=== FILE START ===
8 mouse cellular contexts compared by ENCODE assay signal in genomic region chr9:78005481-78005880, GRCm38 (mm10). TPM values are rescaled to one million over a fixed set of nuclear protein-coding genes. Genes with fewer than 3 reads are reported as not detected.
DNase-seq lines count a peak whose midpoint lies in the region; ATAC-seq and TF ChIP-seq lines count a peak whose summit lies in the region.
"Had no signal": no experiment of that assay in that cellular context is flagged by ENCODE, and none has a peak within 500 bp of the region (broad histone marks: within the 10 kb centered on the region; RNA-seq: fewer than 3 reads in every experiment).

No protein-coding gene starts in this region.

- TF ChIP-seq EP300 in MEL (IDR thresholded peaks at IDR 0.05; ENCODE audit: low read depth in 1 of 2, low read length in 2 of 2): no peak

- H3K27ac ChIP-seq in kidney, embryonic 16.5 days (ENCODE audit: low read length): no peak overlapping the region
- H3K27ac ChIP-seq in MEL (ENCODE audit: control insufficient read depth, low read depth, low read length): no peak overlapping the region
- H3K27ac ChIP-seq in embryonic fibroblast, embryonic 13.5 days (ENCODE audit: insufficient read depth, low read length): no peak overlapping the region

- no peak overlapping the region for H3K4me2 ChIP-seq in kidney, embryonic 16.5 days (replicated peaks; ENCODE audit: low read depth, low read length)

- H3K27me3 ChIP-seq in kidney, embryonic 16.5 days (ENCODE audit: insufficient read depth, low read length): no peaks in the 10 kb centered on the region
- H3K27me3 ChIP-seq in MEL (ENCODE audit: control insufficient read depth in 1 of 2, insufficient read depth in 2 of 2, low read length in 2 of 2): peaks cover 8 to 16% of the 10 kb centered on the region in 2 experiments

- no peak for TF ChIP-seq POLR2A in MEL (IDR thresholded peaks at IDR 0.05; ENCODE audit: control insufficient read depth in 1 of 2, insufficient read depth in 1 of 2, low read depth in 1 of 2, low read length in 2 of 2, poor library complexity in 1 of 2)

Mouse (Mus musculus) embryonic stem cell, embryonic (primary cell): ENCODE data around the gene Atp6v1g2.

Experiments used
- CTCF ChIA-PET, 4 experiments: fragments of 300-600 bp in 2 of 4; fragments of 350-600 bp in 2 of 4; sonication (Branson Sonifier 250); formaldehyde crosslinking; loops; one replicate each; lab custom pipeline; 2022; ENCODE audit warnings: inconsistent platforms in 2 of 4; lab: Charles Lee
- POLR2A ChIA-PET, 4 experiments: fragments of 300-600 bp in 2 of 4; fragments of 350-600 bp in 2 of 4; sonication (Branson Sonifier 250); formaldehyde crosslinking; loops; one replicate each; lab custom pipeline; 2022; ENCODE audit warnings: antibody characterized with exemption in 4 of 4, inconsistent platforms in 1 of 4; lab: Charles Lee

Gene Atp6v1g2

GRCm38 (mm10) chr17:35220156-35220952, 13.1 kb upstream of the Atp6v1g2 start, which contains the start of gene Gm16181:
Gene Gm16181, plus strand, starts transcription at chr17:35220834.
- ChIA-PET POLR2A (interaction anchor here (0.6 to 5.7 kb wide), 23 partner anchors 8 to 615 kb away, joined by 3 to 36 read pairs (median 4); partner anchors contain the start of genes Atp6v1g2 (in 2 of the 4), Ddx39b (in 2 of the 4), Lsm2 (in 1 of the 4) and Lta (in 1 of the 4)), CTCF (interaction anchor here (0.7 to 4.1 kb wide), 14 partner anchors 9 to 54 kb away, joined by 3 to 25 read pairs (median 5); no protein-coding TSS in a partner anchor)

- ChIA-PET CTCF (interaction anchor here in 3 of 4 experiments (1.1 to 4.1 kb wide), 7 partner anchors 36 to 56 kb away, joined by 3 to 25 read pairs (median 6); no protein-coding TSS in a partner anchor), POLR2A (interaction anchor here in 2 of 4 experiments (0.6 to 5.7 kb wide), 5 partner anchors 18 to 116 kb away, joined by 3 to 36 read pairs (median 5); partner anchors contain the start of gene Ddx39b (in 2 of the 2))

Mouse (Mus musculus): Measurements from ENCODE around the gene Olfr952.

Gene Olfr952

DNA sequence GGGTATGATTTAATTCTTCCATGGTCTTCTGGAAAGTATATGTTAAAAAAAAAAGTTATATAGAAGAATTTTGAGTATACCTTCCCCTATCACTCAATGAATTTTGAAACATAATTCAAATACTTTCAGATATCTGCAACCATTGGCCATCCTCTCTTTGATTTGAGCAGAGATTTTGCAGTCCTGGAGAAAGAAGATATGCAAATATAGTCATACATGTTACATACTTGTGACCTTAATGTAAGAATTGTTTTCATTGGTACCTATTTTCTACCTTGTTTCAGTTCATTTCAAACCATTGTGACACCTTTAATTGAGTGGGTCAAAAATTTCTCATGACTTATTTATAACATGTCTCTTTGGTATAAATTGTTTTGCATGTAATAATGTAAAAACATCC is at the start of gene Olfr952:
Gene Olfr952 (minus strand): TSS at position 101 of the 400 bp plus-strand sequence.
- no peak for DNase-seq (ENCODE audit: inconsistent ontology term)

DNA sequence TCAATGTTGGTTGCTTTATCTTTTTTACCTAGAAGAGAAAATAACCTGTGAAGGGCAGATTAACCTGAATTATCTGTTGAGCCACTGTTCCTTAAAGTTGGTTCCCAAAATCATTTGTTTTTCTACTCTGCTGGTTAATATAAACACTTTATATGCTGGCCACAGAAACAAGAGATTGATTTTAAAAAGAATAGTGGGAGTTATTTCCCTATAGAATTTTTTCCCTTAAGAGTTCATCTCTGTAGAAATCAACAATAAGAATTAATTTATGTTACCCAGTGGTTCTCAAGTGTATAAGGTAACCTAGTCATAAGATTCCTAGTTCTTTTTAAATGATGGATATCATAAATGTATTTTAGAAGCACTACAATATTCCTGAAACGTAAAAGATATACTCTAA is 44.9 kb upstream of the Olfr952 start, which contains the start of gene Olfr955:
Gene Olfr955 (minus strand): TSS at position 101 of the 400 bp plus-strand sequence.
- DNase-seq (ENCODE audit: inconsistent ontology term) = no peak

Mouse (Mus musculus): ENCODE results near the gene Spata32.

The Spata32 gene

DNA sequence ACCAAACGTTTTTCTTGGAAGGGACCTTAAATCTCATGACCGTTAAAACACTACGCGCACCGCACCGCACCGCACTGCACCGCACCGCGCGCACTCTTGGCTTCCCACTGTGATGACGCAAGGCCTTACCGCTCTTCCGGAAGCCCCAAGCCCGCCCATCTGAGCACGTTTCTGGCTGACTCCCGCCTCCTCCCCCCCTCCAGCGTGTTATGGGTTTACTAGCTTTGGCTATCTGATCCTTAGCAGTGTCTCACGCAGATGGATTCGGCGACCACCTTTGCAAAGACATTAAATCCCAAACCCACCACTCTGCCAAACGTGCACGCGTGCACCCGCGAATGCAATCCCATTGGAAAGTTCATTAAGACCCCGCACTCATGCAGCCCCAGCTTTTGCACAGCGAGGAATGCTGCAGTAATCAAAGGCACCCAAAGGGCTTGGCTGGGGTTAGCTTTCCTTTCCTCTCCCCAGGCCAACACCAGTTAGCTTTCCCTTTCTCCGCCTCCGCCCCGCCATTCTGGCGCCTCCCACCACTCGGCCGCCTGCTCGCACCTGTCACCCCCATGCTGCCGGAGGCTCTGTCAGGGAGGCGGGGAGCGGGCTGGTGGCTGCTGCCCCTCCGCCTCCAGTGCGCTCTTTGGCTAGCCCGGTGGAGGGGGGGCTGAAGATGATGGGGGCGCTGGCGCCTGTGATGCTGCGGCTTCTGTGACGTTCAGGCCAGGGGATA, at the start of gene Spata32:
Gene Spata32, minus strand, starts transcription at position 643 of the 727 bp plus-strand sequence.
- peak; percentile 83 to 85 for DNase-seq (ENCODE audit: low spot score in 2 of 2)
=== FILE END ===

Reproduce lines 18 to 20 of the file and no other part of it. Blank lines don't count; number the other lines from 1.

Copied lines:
GRCm38 (mm10) chr17:35220156-35220952, 13.1 kb upstream of the Atp6v1g2 start, which contains the start of gene Gm16181:
Gene Gm16181, plus strand, starts transcription at chr17:35220834.
- ChIA-PET POLR2A (interaction anchor here (0.6 to 5.7 kb wide), 23 partner anchors 8 to 615 kb away, joined by 3 to 36 read pairs (median 4); partner anchors contain the start of genes Atp6v1g2 (in 2 of the 4), Ddx39b (in 2 of the 4), Lsm2 (in 1 of the 4) and Lta (in 1 of the 4)), CTCF (interaction anchor here (0.7 to 4.1 kb wide), 14 partner anchors 9 to 54 kb away, joined by 3 to 25 read pairs (median 5); no protein-coding TSS in a partner anchor)